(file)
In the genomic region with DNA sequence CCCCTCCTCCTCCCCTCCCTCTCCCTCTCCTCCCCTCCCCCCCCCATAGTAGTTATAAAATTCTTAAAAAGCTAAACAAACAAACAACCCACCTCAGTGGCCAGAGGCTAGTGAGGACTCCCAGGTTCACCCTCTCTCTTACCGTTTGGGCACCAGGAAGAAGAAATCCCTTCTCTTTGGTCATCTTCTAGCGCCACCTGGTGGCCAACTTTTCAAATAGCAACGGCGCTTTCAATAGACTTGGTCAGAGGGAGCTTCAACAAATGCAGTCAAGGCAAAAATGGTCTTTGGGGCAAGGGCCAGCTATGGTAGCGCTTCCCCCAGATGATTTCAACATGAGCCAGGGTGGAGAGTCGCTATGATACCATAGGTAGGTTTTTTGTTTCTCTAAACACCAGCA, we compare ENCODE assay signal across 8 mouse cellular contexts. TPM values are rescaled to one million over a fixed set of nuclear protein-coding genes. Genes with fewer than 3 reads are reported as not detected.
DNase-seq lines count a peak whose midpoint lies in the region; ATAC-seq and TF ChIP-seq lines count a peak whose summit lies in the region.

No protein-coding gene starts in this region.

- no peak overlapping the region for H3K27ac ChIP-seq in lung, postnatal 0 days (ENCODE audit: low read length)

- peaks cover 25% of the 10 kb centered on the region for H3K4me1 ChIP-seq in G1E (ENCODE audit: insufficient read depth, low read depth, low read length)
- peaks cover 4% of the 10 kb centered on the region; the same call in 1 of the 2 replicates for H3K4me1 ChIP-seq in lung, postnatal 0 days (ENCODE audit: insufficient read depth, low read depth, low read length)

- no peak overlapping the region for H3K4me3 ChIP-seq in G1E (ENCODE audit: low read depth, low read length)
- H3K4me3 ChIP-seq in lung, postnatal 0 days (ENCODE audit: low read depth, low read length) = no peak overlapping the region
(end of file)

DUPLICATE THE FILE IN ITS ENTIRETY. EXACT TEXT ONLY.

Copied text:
In the genomic region with DNA sequence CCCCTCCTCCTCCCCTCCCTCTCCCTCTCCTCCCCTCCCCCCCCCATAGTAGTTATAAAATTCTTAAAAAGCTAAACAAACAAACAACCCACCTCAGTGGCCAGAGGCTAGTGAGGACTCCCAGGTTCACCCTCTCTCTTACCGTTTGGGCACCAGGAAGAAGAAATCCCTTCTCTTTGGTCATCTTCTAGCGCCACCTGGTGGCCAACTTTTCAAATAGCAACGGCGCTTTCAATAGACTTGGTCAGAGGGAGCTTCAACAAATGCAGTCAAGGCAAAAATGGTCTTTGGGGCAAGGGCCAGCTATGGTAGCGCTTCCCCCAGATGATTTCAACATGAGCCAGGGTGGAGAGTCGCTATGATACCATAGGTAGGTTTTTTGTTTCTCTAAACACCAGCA, we compare ENCODE assay signal across 8 mouse cellular contexts. TPM values are rescaled to one million over a fixed set of nuclear protein-coding genes. Genes with fewer than 3 reads are reported as not detected.
DNase-seq lines count a peak whose midpoint lies in the region; ATAC-seq and TF ChIP-seq lines count a peak whose summit lies in the region.

No protein-coding gene starts in this region.

- no peak overlapping the region for H3K27ac ChIP-seq in lung, postnatal 0 days (ENCODE audit: low read length)

- peaks cover 25% of the 10 kb centered on the region for H3K4me1 ChIP-seq in G1E (ENCODE audit: insufficient read depth, low read depth, low read length)
- peaks cover 4% of the 10 kb centered on the region; the same call in 1 of the 2 replicates for H3K4me1 ChIP-seq in lung, postnatal 0 days (ENCODE audit: insufficient read depth, low read depth, low read length)

- no peak overlapping the region for H3K4me3 ChIP-seq in G1E (ENCODE audit: low read depth, low read length)
- H3K4me3 ChIP-seq in lung, postnatal 0 days (ENCODE audit: low read depth, low read length) = no peak overlapping the region